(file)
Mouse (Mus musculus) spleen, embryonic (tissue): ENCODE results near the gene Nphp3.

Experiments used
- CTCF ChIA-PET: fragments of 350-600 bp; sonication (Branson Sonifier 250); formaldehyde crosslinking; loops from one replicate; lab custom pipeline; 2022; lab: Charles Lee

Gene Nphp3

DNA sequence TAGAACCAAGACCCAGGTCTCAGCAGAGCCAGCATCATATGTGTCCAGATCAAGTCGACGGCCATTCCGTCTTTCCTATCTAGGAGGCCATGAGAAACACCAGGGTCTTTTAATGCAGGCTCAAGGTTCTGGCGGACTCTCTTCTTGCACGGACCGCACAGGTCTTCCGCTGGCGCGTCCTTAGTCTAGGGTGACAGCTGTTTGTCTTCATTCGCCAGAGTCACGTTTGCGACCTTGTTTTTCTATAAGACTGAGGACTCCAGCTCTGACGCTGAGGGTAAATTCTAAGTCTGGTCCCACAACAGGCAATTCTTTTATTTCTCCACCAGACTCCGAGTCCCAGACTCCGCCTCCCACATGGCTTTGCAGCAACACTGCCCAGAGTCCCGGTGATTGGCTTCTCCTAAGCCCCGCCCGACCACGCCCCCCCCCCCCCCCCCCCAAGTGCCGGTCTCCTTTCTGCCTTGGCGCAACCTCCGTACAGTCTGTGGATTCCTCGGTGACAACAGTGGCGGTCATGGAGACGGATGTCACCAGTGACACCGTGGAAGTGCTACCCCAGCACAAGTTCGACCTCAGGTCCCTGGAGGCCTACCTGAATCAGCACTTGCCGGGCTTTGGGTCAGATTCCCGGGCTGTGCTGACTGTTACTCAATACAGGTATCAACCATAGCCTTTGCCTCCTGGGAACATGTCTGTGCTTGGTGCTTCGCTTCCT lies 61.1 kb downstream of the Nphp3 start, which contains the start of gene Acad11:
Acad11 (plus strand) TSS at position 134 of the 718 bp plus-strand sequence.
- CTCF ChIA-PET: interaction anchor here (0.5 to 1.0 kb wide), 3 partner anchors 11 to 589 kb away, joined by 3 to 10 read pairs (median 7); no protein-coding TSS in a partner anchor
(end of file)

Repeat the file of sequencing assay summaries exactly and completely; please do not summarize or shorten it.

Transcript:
Mouse (Mus musculus) spleen, embryonic (tissue): ENCODE results near the gene Nphp3.

Experiments used
- CTCF ChIA-PET: fragments of 350-600 bp; sonication (Branson Sonifier 250); formaldehyde crosslinking; loops from one replicate; lab custom pipeline; 2022; lab: Charles Lee

Gene Nphp3

DNA sequence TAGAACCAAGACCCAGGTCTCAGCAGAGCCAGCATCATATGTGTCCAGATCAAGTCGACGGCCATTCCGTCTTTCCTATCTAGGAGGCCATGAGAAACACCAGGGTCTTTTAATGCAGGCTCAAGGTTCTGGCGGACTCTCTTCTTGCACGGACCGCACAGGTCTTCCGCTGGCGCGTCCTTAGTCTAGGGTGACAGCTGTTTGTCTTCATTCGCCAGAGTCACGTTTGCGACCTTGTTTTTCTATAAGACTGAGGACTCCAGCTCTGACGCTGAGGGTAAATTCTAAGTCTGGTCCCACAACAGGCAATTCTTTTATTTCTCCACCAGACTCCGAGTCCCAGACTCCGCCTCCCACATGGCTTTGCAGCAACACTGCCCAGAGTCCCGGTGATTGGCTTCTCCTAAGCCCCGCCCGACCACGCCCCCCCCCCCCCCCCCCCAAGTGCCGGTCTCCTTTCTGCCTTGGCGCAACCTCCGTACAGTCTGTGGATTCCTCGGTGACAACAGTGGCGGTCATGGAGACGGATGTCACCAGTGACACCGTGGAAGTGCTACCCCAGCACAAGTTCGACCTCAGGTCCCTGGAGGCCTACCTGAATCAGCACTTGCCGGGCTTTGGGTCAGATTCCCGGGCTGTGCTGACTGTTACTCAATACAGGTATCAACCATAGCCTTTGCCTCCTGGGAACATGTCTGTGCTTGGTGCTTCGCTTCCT lies 61.1 kb downstream of the Nphp3 start, which contains the start of gene Acad11:
Acad11 (plus strand) TSS at position 134 of the 718 bp plus-strand sequence.
- CTCF ChIA-PET: interaction anchor here (0.5 to 1.0 kb wide), 3 partner anchors 11 to 589 kb away, joined by 3 to 10 read pairs (median 7); no protein-coding TSS in a partner anchor